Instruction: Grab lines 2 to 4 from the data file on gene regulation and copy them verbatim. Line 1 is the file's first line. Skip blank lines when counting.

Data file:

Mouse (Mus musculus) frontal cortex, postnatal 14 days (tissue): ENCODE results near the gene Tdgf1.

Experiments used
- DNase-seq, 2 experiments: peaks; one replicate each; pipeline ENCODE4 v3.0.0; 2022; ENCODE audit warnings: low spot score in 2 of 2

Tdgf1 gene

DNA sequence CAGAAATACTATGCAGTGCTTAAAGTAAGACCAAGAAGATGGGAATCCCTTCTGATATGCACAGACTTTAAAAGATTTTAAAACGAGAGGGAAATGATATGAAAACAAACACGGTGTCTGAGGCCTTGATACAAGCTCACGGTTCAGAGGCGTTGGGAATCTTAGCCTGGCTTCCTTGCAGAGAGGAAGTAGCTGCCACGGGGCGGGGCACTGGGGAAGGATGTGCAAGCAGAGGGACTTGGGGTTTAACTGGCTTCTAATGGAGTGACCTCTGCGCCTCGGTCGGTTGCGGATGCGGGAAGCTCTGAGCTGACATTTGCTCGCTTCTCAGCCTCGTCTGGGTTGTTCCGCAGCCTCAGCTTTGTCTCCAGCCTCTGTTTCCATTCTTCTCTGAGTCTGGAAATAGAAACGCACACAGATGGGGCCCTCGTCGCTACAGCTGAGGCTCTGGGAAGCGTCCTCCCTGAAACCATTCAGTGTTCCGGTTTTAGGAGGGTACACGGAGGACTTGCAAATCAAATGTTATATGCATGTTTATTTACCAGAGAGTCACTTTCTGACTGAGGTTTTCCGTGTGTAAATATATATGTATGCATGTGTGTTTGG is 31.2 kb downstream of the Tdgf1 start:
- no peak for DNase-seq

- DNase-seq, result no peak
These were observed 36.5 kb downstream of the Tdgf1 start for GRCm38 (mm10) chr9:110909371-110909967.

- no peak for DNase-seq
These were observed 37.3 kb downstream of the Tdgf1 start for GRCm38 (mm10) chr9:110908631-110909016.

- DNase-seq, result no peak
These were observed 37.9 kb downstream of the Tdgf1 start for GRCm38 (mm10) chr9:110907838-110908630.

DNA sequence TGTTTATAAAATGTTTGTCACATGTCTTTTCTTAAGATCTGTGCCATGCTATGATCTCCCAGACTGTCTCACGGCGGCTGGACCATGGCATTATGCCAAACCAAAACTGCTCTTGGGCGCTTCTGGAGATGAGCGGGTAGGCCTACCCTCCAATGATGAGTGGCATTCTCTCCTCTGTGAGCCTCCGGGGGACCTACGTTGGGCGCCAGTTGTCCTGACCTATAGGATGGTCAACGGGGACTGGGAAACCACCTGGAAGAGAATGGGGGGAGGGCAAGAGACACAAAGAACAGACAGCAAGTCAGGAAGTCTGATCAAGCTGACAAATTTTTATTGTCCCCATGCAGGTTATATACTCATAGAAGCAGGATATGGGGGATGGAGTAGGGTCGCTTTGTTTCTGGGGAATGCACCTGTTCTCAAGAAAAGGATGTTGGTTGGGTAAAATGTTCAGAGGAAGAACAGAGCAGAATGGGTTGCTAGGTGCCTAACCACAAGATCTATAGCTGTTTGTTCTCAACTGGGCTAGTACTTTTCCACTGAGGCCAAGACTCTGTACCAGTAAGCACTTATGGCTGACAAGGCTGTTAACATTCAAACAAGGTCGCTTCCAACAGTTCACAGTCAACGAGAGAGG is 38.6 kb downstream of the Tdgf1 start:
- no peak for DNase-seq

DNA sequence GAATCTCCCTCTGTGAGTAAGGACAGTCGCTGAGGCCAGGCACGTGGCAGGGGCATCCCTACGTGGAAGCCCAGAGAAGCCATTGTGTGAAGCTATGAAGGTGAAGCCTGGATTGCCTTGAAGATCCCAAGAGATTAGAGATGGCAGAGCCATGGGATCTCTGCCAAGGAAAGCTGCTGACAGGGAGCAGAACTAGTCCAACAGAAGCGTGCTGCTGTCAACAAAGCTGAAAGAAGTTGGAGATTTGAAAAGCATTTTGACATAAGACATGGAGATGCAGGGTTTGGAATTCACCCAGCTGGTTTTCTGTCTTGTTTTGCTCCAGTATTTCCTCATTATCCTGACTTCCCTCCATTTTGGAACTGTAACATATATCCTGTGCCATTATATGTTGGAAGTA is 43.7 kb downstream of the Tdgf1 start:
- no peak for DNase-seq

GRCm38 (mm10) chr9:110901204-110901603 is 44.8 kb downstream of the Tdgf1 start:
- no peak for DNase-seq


Experiments used
- DNase-seq, 2 experiments: peaks; one replicate each; pipeline ENCODE4 v3.0.0; 2022; ENCODE audit warnings: low spot score in 2 of 2

Tdgf1 gene